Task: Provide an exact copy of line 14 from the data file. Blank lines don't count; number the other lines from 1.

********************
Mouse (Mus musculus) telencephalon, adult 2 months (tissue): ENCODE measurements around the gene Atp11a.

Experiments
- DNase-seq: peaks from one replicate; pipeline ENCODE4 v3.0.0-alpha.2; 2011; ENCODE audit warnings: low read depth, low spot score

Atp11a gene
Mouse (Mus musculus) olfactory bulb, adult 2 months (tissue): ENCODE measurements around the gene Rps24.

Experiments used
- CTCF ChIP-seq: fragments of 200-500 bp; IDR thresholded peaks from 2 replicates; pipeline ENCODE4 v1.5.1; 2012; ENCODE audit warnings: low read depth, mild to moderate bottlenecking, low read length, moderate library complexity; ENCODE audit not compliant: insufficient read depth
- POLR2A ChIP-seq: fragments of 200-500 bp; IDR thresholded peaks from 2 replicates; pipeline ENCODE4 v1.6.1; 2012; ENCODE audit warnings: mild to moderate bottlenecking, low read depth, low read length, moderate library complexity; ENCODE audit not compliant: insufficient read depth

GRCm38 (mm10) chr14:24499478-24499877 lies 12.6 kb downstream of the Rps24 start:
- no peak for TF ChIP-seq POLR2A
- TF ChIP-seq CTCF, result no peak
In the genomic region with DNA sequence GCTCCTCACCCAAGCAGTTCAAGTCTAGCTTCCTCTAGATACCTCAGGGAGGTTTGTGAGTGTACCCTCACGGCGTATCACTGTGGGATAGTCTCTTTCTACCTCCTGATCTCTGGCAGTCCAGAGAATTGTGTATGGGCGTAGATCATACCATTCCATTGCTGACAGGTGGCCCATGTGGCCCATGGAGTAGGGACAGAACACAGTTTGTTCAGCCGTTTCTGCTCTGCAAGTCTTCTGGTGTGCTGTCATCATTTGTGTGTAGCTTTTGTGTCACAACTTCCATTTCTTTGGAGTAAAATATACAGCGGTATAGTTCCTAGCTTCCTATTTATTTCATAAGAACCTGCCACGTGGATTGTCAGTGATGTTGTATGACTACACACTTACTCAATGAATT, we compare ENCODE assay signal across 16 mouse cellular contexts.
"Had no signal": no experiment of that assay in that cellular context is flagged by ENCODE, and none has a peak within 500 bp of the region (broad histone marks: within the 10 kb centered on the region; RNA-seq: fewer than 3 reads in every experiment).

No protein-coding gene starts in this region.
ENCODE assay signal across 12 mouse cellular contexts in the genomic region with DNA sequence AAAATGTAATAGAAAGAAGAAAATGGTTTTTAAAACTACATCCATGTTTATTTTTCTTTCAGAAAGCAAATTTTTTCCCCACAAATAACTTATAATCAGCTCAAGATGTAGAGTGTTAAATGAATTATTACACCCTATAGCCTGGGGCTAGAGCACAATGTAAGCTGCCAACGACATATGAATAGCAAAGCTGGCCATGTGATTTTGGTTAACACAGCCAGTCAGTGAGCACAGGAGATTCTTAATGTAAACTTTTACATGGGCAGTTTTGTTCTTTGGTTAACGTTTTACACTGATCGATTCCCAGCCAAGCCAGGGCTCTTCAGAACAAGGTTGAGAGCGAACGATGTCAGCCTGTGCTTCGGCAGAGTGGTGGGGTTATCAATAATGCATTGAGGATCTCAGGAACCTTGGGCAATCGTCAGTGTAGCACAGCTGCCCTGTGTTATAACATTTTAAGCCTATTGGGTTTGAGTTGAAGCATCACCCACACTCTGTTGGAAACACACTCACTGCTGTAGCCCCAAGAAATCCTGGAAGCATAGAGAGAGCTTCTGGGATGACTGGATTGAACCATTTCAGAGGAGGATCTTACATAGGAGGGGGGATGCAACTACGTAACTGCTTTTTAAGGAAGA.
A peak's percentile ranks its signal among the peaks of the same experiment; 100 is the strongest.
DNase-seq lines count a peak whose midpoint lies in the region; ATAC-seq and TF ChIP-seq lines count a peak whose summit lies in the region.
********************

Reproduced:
No protein-coding gene starts in this region.